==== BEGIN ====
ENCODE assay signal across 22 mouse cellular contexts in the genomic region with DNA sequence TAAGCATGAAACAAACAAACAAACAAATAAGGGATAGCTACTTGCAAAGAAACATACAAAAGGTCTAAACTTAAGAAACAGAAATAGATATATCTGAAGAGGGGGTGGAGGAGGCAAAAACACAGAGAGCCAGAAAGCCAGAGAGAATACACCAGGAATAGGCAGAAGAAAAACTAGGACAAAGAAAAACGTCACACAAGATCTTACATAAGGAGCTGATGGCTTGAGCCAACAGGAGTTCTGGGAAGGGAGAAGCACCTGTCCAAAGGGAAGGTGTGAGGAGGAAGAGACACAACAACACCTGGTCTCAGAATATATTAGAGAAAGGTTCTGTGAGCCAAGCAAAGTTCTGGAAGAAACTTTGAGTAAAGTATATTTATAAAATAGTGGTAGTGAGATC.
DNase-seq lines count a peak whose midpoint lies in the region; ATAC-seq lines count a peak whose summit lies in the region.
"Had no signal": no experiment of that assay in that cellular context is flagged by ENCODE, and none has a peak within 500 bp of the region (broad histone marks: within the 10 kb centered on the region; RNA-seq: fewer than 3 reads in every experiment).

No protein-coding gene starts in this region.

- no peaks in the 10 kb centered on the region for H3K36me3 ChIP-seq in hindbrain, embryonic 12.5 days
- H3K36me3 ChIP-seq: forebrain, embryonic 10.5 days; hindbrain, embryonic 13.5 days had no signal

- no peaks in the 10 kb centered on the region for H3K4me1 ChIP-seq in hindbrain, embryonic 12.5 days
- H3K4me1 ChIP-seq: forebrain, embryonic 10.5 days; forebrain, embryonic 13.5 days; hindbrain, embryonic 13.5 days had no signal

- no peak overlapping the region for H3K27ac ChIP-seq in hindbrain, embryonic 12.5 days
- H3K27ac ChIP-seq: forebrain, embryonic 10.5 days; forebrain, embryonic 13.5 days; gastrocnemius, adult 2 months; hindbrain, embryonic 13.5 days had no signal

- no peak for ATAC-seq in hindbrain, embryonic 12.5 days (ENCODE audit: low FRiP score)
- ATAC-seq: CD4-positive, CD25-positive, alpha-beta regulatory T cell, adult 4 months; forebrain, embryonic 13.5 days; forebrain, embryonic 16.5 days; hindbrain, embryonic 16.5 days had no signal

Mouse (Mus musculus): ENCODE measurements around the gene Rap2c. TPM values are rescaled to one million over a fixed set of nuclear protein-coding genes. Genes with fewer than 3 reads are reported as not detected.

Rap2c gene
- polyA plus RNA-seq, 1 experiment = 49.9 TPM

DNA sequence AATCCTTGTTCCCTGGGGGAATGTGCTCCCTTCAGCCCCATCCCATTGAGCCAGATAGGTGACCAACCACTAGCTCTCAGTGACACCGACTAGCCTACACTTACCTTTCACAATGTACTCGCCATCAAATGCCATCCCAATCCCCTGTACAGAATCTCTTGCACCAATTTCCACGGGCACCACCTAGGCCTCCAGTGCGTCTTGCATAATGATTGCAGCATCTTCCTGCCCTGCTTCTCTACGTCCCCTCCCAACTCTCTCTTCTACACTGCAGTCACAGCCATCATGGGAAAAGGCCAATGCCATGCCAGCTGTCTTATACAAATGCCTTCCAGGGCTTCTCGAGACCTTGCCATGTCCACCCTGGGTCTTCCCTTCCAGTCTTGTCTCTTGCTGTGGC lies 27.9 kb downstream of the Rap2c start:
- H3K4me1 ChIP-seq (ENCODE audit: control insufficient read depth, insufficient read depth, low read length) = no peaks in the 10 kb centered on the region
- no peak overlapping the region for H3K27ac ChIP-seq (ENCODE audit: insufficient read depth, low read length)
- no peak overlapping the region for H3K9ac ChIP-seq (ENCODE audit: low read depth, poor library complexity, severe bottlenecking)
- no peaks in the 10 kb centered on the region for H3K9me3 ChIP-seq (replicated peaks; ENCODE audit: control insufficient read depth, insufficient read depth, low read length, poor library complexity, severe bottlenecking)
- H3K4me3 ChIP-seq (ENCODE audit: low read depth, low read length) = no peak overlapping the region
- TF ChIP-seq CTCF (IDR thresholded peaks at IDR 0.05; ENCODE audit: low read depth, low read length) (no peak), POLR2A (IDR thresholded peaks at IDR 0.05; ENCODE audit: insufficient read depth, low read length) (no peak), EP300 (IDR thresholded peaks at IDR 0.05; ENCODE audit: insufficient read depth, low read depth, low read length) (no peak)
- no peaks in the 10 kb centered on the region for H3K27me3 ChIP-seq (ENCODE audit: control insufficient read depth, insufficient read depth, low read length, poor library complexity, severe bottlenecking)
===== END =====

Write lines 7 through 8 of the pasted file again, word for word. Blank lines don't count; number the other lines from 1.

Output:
- no peaks in the 10 kb centered on the region for H3K4me1 ChIP-seq in hindbrain, embryonic 12.5 days
- H3K4me1 ChIP-seq: forebrain, embryonic 10.5 days; forebrain, embryonic 13.5 days; hindbrain, embryonic 13.5 days had no signal